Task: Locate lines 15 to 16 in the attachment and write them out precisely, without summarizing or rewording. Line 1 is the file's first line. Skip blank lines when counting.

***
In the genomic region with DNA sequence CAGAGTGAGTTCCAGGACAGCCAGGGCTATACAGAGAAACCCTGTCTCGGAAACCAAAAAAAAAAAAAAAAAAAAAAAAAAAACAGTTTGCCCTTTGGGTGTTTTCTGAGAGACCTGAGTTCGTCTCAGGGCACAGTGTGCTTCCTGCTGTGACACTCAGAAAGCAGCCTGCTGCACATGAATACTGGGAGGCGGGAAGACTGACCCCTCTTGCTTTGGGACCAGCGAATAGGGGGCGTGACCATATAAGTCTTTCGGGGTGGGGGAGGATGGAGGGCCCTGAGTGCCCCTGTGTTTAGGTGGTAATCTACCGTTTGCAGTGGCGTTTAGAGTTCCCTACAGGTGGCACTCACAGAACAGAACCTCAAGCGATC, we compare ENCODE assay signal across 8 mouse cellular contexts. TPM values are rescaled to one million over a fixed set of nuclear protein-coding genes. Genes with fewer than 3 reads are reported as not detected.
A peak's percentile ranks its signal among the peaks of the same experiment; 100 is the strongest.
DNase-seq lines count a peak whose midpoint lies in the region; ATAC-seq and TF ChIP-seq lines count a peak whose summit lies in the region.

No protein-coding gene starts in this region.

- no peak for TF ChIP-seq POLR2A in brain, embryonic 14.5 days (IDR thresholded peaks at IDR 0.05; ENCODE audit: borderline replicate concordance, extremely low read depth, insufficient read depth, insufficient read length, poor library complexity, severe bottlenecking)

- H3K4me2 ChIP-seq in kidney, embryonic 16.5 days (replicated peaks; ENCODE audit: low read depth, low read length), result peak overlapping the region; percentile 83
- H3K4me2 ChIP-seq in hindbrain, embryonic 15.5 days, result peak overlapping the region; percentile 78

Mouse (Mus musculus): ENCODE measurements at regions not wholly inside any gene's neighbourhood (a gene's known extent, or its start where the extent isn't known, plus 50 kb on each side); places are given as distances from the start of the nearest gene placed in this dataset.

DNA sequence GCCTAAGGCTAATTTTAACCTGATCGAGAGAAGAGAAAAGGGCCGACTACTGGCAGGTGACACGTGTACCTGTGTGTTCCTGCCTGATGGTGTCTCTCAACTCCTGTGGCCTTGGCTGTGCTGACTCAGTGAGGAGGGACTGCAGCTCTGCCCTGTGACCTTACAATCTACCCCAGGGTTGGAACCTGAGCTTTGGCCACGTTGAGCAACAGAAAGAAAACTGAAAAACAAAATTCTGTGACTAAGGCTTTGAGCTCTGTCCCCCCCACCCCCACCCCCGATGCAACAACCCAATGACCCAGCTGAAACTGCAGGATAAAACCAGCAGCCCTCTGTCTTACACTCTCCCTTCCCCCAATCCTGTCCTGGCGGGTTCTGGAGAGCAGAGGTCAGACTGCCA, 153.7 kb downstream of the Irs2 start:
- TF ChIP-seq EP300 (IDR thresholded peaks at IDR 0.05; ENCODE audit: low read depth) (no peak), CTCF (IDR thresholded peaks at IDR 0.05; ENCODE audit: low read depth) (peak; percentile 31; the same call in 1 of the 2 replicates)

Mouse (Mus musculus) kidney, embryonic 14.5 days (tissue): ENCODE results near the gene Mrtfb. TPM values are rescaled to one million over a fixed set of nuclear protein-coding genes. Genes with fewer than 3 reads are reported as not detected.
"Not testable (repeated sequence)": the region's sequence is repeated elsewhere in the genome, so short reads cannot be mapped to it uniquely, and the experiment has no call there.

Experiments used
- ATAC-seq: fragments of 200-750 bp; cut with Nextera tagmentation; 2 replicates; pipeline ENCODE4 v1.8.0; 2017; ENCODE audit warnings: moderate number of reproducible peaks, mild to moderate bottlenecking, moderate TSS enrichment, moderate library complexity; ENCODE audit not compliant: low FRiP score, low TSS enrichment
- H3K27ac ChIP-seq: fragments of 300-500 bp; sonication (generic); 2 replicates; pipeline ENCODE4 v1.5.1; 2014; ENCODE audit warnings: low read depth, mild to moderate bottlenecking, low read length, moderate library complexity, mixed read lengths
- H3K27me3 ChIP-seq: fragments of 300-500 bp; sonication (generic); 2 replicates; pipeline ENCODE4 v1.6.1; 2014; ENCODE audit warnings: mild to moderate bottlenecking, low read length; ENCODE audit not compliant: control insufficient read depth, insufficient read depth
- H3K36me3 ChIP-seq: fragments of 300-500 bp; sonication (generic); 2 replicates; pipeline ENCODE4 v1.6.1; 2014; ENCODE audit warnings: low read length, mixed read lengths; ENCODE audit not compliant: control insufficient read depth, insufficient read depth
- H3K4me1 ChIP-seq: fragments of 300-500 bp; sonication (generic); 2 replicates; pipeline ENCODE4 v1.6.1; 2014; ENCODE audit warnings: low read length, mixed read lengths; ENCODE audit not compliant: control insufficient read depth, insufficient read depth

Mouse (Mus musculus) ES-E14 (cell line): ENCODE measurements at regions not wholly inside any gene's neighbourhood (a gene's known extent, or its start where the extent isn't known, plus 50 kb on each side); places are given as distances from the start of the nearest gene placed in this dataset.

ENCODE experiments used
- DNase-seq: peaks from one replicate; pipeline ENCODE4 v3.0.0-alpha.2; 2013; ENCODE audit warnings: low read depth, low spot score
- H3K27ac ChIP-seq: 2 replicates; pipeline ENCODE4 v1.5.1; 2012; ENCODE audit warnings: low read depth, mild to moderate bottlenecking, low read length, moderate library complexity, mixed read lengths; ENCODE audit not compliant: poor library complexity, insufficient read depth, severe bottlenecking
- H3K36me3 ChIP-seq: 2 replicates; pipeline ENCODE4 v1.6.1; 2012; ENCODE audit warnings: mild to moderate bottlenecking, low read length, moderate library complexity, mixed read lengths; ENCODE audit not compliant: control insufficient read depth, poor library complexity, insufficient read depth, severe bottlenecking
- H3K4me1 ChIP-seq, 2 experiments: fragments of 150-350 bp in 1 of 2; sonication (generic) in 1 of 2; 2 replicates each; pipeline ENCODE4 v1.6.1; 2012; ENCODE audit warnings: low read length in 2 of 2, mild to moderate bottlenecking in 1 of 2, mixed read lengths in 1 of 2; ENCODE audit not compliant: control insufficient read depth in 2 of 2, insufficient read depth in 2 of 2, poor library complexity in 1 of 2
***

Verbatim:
- H3K27ac ChIP-seq: fragments of 300-500 bp; sonication (generic); 2 replicates; pipeline ENCODE4 v1.5.1; 2014; ENCODE audit warnings: low read depth, mild to moderate bottlenecking, low read length, moderate library complexity, mixed read lengths
- H3K27me3 ChIP-seq: fragments of 300-500 bp; sonication (generic); 2 replicates; pipeline ENCODE4 v1.6.1; 2014; ENCODE audit warnings: mild to moderate bottlenecking, low read length; ENCODE audit not compliant: control insufficient read depth, insufficient read depth